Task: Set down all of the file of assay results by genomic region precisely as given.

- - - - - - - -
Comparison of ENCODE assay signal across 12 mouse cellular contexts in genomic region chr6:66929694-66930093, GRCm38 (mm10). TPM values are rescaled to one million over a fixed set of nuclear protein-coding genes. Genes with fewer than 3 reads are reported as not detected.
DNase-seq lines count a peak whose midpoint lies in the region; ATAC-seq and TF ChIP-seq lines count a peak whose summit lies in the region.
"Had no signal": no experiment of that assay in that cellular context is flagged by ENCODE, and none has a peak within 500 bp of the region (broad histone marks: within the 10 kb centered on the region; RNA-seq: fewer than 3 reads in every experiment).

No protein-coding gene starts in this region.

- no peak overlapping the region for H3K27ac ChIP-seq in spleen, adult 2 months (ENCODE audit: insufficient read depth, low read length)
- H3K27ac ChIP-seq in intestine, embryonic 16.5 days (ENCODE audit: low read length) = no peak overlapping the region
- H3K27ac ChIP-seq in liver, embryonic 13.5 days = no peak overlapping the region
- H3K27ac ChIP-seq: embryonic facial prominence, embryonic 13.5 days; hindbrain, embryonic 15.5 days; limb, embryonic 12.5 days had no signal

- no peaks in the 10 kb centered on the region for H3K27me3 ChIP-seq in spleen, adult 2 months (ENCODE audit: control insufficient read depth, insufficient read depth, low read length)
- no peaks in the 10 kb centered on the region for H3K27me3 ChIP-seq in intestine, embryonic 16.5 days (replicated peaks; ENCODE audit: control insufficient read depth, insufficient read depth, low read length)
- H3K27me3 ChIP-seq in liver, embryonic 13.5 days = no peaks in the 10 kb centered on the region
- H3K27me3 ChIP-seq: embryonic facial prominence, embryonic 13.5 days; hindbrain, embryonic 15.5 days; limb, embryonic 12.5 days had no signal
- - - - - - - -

Comparison of ENCODE assay signal across 12 mouse cellular contexts in genomic region chr6:66929694-66930093, GRCm38 (mm10). TPM values are rescaled to one million over a fixed set of nuclear protein-coding genes. Genes with fewer than 3 reads are reported as not detected.
DNase-seq lines count a peak whose midpoint lies in the region; ATAC-seq and TF ChIP-seq lines count a peak whose summit lies in the region.
"Had no signal": no experiment of that assay in that cellular context is flagged by ENCODE, and none has a peak within 500 bp of the region (broad histone marks: within the 10 kb centered on the region; RNA-seq: fewer than 3 reads in every experiment).

No protein-coding gene starts in this region.

- no peak overlapping the region for H3K27ac ChIP-seq in spleen, adult 2 months (ENCODE audit: insufficient read depth, low read length)
- H3K27ac ChIP-seq in intestine, embryonic 16.5 days (ENCODE audit: low read length) = no peak overlapping the region
- H3K27ac ChIP-seq in liver, embryonic 13.5 days = no peak overlapping the region
- H3K27ac ChIP-seq: embryonic facial prominence, embryonic 13.5 days; hindbrain, embryonic 15.5 days; limb, embryonic 12.5 days had no signal

- no peaks in the 10 kb centered on the region for H3K27me3 ChIP-seq in spleen, adult 2 months (ENCODE audit: control insufficient read depth, insufficient read depth, low read length)
- no peaks in the 10 kb centered on the region for H3K27me3 ChIP-seq in intestine, embryonic 16.5 days (replicated peaks; ENCODE audit: control insufficient read depth, insufficient read depth, low read length)
- H3K27me3 ChIP-seq in liver, embryonic 13.5 days = no peaks in the 10 kb centered on the region
- H3K27me3 ChIP-seq: embryonic facial prominence, embryonic 13.5 days; hindbrain, embryonic 15.5 days; limb, embryonic 12.5 days had no signal